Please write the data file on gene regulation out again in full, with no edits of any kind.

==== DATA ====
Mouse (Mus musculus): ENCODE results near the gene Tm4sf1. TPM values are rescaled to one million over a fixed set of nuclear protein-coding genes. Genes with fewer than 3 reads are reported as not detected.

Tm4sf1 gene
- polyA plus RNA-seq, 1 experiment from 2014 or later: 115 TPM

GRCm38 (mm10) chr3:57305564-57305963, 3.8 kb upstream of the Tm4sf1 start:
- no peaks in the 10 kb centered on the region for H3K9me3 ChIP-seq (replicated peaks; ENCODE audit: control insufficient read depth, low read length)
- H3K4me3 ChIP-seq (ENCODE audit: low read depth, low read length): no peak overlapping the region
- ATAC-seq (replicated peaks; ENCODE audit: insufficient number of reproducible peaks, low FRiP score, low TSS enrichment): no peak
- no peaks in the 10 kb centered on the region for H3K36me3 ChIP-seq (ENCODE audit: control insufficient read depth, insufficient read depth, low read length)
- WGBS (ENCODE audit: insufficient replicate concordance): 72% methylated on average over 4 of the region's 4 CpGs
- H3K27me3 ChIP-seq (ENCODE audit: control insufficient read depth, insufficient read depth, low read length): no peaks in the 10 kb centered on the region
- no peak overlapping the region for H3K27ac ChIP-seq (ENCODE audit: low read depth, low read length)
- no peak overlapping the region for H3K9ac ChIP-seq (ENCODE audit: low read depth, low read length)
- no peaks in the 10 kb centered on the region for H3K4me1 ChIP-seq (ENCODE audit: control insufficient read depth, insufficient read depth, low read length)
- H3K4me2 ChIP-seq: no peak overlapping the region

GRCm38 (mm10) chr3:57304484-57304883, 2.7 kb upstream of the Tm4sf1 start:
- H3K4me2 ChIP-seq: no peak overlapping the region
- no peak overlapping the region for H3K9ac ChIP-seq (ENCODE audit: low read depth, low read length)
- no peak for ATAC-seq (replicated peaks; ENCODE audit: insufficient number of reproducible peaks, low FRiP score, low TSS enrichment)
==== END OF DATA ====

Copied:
Mouse (Mus musculus): ENCODE results near the gene Tm4sf1. TPM values are rescaled to one million over a fixed set of nuclear protein-coding genes. Genes with fewer than 3 reads are reported as not detected.

Tm4sf1 gene
- polyA plus RNA-seq, 1 experiment from 2014 or later: 115 TPM

GRCm38 (mm10) chr3:57305564-57305963, 3.8 kb upstream of the Tm4sf1 start:
- no peaks in the 10 kb centered on the region for H3K9me3 ChIP-seq (replicated peaks; ENCODE audit: control insufficient read depth, low read length)
- H3K4me3 ChIP-seq (ENCODE audit: low read depth, low read length): no peak overlapping the region
- ATAC-seq (replicated peaks; ENCODE audit: insufficient number of reproducible peaks, low FRiP score, low TSS enrichment): no peak
- no peaks in the 10 kb centered on the region for H3K36me3 ChIP-seq (ENCODE audit: control insufficient read depth, insufficient read depth, low read length)
- WGBS (ENCODE audit: insufficient replicate concordance): 72% methylated on average over 4 of the region's 4 CpGs
- H3K27me3 ChIP-seq (ENCODE audit: control insufficient read depth, insufficient read depth, low read length): no peaks in the 10 kb centered on the region
- no peak overlapping the region for H3K27ac ChIP-seq (ENCODE audit: low read depth, low read length)
- no peak overlapping the region for H3K9ac ChIP-seq (ENCODE audit: low read depth, low read length)
- no peaks in the 10 kb centered on the region for H3K4me1 ChIP-seq (ENCODE audit: control insufficient read depth, insufficient read depth, low read length)
- H3K4me2 ChIP-seq: no peak overlapping the region

GRCm38 (mm10) chr3:57304484-57304883, 2.7 kb upstream of the Tm4sf1 start:
- H3K4me2 ChIP-seq: no peak overlapping the region
- no peak overlapping the region for H3K9ac ChIP-seq (ENCODE audit: low read depth, low read length)
- no peak for ATAC-seq (replicated peaks; ENCODE audit: insufficient number of reproducible peaks, low FRiP score, low TSS enrichment)